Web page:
maternal behavior

maternal behavior

[mə‚tərn·əl bi′hāv·yər]
(psychology)
The pattern of care given an offspring by its mother.
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References in periodicals archive ?
Maternal access to care, maternal behavior and experience, and maternal agency indices were constructed to understand how these specific maternal dimensions may affect a child's risk of diarrhea.
Male influence on maternal behavior and offspring of captive Volcano mice (Neotomodon alstoni) from Mexico.
Among other projects are a twin study to tease out the nongenetic family background contributions to depression and a mouse study of how changes in maternal behavior associated with a genetic modification may be passed to offspring that do not possess the modification.
Hennessy (French, Missouri Western State U.) explores new territory in this study of Zola's maternal figures by arguing that Zola's overt goal of depicting reality is often accompanied by narration that casts doubt upon maternal behavior. She begins by addressing a paradox in the Rougon-Macquart series: the fact that very few of the many mothers in the 20 novels are protagonists and that fewer still speak their minds.
Although some solitary species feed their spiderlings by regurgitation, this maternal behavior is considered the first step in the subsocial pathway to social life in spiders (Foelix 1996).
By staying attuned to repetition of family patterns from one generation to the next, Harlan offers a fresh interpretation of Sand's renowned maternal behavior toward her lovers by suggesting a kind of role reversal from a woman who "craved the love she had never received from her mother" (182).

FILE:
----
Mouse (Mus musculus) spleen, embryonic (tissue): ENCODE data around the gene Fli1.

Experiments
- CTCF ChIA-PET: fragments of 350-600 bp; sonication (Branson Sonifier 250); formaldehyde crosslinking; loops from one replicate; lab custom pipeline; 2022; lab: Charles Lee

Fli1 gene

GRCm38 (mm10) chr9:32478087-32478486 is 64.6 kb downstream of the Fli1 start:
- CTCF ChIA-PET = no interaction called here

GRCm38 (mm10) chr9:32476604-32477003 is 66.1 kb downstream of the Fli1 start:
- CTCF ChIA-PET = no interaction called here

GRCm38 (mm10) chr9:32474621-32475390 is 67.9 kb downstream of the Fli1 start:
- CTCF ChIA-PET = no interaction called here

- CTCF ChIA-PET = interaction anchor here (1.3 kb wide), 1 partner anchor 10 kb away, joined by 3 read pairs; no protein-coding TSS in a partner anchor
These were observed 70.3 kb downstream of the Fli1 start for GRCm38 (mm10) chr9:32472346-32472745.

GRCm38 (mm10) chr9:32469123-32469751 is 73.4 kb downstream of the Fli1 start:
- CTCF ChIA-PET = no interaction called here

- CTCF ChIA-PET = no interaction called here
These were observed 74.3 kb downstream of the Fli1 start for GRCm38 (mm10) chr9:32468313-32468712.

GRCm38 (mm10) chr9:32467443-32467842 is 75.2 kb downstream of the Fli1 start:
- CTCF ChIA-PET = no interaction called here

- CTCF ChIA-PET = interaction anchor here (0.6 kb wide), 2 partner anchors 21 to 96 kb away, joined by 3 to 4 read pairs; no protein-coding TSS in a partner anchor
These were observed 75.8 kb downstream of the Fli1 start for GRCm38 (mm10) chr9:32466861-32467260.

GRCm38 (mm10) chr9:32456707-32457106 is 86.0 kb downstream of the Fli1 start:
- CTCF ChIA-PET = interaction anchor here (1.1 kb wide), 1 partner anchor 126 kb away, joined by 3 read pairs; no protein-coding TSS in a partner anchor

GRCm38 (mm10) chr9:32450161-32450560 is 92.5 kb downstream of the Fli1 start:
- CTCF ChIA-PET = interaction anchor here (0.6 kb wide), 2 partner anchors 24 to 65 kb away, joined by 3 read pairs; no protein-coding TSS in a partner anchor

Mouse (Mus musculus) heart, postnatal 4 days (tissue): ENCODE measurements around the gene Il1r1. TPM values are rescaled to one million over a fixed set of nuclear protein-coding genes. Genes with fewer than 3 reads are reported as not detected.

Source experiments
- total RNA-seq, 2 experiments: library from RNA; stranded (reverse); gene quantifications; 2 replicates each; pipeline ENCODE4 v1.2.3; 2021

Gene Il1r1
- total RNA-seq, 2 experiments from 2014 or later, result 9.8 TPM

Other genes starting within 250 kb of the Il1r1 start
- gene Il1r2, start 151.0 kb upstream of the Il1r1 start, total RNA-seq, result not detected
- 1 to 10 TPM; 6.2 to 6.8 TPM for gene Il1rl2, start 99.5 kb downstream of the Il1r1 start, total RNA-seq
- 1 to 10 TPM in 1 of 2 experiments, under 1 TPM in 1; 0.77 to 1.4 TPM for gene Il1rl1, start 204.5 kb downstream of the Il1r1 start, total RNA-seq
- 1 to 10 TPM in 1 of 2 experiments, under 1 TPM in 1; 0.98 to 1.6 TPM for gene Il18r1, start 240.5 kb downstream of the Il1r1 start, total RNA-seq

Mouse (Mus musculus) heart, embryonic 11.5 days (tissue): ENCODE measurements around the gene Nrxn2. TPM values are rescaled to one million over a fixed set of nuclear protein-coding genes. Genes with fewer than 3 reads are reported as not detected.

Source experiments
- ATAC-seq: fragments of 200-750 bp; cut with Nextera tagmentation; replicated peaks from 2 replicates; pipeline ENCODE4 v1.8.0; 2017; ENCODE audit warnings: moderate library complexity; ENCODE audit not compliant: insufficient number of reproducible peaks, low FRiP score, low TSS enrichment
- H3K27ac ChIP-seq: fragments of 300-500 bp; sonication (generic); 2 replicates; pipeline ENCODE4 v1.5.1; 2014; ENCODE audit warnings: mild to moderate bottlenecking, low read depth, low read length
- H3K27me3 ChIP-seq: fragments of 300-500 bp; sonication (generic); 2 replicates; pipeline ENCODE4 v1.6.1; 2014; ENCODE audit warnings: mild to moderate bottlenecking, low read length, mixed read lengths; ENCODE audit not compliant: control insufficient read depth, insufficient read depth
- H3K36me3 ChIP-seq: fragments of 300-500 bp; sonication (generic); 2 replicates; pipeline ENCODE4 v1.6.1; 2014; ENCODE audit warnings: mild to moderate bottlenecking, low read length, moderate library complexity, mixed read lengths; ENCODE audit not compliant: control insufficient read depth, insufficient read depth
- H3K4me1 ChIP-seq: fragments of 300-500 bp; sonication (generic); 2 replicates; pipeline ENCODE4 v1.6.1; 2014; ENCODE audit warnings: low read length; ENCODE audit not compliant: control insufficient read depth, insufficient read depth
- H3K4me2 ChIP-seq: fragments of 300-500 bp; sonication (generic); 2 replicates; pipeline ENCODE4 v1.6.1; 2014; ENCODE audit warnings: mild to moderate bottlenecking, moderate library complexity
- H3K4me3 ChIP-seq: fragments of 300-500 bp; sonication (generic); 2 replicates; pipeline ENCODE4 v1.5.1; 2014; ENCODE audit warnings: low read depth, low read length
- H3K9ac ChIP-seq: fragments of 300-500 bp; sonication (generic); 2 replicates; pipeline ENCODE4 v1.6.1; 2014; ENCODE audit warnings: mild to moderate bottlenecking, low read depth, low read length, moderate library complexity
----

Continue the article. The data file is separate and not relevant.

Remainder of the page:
Her grandmother (Yatsuko Tanami), mother (Midori Kiuchi) and renegade sister, Midoriko (Erica Okuda), to varying extents indulge Fuyuko's strange maternal behavior. But her husband, Toru (Hidetoshi Nishijima, "Dolls"), is less understanding.
The second edition includes new research, a new glossary and new sections on non-hormonal direct genetic effects on sexual differentiation, and hormones and maternal behavior.
This secondary analysis of De Wolff and van IJzendoorn's (1997) meta-analysis of maternal behavior and attachment reexamined their conclusion that sensitivity was not a preferred predictor of attachment security.
In a similar test of maternal behavior, the researchers let insects do the pollen delivery.
The researchers failed to find a relationship between maternal behavior and the children's recall of the information.
While it is always difficult to uncover evidence on maternal behavior, medical writers did open a window on women's attitudes in discussing what they saw as the common practices of the day, and then approving or disapproving of them.

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